Haven’t watched as much baseball this summer.  The Rockies are slightly below .500, so they won’t likely make the playoffs.  Haven’t watched much for sports since the U.S. women took the World Cup.  I got to see most of those games.  I have been watching old football highlights on youtube, mostly Nebraska from the 80s and 90s, to get ready for football season.  First college games are in only a few weeks.  Summer is definitely drawing down.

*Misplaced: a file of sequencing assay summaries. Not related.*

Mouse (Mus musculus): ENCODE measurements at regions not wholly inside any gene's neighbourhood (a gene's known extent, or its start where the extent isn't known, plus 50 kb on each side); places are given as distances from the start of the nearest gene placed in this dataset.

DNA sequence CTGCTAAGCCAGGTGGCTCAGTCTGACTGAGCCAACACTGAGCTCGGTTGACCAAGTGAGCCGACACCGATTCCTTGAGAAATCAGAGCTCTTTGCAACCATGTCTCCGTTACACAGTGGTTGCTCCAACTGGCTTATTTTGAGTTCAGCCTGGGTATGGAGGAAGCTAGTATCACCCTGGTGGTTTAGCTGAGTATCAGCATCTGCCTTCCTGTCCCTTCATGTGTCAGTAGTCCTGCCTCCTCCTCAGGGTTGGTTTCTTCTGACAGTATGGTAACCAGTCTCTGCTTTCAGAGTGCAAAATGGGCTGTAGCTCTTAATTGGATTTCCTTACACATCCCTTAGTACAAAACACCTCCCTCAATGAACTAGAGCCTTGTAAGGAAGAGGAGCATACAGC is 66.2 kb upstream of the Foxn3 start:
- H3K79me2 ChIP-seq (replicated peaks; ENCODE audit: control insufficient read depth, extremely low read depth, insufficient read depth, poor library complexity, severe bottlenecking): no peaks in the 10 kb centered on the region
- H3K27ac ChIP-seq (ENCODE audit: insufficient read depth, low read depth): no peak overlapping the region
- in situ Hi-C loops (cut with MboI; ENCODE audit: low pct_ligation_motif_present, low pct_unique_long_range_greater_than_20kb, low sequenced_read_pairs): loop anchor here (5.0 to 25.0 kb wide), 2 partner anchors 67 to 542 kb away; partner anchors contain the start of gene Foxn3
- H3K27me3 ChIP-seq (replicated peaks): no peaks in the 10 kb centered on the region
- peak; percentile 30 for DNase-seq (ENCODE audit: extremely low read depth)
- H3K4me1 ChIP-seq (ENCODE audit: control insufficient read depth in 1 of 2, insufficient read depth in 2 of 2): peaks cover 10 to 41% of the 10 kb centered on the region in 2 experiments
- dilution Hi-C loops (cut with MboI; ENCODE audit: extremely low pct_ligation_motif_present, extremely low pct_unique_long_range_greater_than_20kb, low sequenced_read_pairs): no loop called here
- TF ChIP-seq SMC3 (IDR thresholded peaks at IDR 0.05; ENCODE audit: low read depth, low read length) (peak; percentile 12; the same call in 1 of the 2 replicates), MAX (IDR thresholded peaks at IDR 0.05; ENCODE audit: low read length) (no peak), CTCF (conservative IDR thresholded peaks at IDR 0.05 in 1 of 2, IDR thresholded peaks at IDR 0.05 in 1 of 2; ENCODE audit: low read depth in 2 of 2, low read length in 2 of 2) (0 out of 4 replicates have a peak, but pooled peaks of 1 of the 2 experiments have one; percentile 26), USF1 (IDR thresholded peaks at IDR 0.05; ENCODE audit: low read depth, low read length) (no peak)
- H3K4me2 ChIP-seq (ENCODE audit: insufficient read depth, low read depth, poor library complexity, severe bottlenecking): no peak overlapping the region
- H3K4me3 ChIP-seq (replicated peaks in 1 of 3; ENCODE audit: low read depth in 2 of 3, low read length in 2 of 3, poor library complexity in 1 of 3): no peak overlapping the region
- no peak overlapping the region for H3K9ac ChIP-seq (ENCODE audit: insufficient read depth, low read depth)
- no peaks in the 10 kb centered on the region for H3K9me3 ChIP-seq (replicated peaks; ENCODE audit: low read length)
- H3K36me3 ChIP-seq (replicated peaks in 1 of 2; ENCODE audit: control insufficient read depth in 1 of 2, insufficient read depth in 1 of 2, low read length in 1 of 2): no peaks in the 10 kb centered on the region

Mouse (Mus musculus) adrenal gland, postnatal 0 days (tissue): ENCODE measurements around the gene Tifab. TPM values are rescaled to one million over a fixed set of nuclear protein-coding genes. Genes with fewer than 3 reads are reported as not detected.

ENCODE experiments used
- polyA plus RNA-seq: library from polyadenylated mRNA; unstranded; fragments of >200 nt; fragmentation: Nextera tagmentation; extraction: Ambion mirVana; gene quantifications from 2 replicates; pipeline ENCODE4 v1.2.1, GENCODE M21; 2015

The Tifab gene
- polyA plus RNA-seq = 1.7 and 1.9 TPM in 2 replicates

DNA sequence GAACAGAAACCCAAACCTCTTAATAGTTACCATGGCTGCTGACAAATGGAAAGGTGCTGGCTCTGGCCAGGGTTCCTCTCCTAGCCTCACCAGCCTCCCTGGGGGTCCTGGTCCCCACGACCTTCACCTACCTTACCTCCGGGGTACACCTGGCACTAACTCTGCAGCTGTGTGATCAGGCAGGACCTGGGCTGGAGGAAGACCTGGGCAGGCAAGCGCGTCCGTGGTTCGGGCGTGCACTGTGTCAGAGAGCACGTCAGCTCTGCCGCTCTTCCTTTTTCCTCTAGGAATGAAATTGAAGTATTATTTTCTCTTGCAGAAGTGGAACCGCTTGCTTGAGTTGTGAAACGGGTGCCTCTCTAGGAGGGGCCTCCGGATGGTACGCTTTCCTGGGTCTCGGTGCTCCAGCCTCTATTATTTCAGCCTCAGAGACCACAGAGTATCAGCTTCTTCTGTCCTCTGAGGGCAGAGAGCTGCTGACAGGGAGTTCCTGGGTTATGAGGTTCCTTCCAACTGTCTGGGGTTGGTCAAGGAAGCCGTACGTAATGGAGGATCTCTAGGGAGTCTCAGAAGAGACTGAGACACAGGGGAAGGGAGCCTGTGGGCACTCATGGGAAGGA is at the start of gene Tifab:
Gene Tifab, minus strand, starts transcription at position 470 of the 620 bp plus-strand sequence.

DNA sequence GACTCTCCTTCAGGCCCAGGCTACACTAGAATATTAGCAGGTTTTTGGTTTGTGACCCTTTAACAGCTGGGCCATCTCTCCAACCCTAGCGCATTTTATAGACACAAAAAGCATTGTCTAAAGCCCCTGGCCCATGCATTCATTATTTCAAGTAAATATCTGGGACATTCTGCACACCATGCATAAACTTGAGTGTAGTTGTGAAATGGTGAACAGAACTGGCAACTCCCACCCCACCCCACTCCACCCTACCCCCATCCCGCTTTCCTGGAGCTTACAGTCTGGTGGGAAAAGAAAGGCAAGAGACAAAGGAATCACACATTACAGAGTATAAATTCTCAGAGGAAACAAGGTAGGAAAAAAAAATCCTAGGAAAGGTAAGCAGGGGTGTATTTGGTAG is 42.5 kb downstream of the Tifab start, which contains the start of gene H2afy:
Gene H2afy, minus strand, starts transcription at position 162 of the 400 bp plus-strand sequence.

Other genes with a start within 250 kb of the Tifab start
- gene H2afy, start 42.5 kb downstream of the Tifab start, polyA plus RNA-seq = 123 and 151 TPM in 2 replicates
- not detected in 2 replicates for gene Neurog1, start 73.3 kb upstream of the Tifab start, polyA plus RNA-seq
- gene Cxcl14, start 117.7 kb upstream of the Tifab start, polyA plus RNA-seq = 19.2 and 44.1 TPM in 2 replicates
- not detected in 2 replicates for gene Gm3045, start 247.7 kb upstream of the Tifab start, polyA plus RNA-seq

I guess I have been taking it easier than normal this summer.  I still lift weights three times a week and do the exercise bike a few times a week too.  I try to socialize some every day, even if it is just online or over the phone.  Social media isn’t as stressful for me as it was a few years ago now that I have figured out how to better use it.  I have lots of friends on my lists, but only a handful I actively follow on a day to day basis.  I spend a lot of time with small tech enthusiast groups.  I try to avoid the larger groups as they can sometimes become kind of irritable with each other on controversial topics.  I don’t post as much as I previously did, sometimes I’m more content to read linked articles and discussion threads.  I try not to get involved in heated or pointless discussions.  I make efforts not to feed trolls and troublemakers.